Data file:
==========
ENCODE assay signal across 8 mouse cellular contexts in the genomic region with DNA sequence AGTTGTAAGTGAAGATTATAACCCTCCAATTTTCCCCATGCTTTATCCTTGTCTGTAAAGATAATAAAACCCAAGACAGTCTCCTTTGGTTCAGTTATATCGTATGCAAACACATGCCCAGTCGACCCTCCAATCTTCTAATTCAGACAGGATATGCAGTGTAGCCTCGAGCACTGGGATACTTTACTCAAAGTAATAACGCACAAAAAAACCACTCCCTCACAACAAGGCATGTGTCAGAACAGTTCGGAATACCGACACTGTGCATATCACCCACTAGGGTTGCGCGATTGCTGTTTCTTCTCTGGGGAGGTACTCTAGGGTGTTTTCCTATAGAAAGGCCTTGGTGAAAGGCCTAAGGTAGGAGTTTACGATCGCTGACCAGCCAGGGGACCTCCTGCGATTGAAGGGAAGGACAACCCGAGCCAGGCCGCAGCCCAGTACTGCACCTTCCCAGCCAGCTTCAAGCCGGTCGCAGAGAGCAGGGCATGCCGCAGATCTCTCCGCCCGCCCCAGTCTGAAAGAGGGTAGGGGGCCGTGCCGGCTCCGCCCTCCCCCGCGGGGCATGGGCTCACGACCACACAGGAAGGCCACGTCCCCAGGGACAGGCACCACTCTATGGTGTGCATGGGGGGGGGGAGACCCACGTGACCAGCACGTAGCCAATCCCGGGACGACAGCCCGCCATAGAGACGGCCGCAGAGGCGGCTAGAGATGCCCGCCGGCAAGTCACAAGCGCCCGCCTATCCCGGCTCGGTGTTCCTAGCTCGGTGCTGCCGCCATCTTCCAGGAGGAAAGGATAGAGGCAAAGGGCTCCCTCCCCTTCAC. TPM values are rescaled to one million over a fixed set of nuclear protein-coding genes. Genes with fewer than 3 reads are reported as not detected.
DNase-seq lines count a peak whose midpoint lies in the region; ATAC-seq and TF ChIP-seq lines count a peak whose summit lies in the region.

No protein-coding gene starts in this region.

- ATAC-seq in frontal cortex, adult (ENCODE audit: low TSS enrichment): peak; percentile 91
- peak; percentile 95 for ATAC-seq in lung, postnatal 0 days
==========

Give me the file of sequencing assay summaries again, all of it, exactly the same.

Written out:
ENCODE assay signal across 8 mouse cellular contexts in the genomic region with DNA sequence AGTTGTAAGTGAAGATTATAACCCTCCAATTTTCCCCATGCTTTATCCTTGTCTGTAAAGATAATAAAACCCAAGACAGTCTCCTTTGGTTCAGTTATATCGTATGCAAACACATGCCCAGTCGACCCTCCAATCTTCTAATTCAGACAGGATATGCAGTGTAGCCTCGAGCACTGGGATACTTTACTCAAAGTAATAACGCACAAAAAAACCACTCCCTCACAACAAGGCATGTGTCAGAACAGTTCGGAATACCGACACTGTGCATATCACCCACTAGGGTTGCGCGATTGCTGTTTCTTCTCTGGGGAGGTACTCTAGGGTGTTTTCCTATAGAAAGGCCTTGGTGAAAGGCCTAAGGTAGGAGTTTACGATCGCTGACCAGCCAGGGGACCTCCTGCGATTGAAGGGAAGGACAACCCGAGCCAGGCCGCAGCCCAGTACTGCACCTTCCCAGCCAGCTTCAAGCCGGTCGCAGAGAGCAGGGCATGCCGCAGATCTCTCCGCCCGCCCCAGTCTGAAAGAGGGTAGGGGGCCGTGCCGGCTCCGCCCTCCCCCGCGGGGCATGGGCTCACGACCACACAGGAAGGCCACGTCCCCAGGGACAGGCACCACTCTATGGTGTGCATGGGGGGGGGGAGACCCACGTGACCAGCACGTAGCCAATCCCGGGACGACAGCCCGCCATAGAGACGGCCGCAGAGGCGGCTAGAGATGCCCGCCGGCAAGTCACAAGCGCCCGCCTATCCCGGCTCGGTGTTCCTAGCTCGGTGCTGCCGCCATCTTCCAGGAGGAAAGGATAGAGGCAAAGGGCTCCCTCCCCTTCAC. TPM values are rescaled to one million over a fixed set of nuclear protein-coding genes. Genes with fewer than 3 reads are reported as not detected.
DNase-seq lines count a peak whose midpoint lies in the region; ATAC-seq and TF ChIP-seq lines count a peak whose summit lies in the region.

No protein-coding gene starts in this region.

- ATAC-seq in frontal cortex, adult (ENCODE audit: low TSS enrichment): peak; percentile 91
- peak; percentile 95 for ATAC-seq in lung, postnatal 0 days